Grand Cane High School, incorporated in 1883, was the first accredited high school in the State of Louisiana. The school has had four different buildings, with the last one constructed in 1925.
A significant feature of this historic building is a stage and large auditorium seating 300 and a balcony seating 60. The community and school enjoyed a mutually beneficial relationship, with Grand Cane residents turning out for all school events. The stage entertained its audience with a long tradition of plays, recitations and musical performances. "The Windmills of Holland", an operetta in two acts performed in 1914, is typical of what the school shared with the community.
An article in The Shreveport Times, dated May 28, 1967, stated, "After 82 years, the flags at Grand Cane School were hauled down for the last time and the oldest school in the state closed its doors forever. Children closed their books and the rooms stand silent." This announcement of the school's demise was premature.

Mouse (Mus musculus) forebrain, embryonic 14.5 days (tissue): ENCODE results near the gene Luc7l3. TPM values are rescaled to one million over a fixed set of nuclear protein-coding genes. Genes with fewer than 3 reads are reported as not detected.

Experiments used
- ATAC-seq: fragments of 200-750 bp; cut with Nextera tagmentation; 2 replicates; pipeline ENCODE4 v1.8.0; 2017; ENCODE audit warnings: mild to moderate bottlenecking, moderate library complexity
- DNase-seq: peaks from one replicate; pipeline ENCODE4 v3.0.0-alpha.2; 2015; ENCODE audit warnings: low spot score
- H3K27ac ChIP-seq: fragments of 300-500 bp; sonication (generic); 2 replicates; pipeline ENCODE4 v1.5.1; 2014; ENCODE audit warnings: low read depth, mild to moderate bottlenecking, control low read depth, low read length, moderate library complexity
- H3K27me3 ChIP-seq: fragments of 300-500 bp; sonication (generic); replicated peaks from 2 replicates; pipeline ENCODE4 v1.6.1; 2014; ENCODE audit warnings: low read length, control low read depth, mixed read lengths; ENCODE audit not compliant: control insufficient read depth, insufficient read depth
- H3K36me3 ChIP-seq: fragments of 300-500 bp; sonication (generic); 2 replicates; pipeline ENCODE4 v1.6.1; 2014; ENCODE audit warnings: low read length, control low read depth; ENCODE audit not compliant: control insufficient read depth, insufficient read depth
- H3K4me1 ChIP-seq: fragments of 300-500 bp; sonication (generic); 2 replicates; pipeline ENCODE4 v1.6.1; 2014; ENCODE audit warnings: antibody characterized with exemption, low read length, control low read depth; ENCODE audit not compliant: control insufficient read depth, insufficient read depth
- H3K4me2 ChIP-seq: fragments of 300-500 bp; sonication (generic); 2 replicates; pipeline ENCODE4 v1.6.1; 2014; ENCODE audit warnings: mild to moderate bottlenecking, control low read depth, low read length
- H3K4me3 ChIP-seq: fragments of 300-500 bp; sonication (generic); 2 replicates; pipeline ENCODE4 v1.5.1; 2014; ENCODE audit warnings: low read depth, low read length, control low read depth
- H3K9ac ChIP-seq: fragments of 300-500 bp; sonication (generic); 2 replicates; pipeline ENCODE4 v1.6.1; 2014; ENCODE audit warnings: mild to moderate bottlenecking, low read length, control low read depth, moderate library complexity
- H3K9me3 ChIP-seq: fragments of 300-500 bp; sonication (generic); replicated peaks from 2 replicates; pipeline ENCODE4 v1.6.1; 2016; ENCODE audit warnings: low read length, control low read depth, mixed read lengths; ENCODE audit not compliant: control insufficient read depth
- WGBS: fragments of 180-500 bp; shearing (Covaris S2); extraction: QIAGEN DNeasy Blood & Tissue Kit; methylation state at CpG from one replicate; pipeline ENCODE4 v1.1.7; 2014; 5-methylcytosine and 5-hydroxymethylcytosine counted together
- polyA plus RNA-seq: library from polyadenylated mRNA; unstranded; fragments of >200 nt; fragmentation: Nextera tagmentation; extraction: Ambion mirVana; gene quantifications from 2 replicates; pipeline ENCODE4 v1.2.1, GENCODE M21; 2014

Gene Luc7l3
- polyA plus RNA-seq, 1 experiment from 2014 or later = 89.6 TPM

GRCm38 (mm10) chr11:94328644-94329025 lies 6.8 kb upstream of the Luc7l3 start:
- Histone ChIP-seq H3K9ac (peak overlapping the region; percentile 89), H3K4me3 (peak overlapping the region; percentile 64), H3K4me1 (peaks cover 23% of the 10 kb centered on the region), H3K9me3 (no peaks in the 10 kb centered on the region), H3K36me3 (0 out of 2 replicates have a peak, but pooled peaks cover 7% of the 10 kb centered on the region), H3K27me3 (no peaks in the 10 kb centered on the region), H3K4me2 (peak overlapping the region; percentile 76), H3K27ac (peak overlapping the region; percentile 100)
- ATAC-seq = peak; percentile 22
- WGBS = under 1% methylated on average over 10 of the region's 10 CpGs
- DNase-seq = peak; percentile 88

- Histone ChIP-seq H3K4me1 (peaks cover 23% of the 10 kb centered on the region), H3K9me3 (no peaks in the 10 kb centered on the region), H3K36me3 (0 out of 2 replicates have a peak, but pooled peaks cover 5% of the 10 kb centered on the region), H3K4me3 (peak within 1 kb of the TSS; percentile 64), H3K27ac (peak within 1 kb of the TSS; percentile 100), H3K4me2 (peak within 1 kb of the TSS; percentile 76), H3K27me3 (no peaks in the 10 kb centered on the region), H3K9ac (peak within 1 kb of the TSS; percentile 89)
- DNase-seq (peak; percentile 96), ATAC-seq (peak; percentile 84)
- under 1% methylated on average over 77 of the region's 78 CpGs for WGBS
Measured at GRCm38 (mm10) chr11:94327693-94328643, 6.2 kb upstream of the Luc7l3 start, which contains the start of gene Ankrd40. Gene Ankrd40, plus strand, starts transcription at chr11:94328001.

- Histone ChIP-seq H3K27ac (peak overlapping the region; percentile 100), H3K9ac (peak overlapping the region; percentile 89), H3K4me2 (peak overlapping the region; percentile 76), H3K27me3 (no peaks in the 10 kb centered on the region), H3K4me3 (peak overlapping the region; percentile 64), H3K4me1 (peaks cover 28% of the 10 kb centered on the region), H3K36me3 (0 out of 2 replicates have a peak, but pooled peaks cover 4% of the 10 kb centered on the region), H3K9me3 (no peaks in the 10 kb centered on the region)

In the summer of 1967, community residents organized the Central School Corporation as a private school, and in August 1967, the school opened with twenty-six students. The Corporation leased Grand Cane High School. Recently, the school has changed its name to Central Christian Academy, but the values and the commitment haven't changed.
Today students sit in the classrooms of the building constructed in 1925. The auditorium remains in mint condition, with wooden seats, hardwood flooring, and vintage ceiling and lighting. The Village Theater has partnered with Central Christian Academy to once again bring quality plays and musical performances to the surrounding area.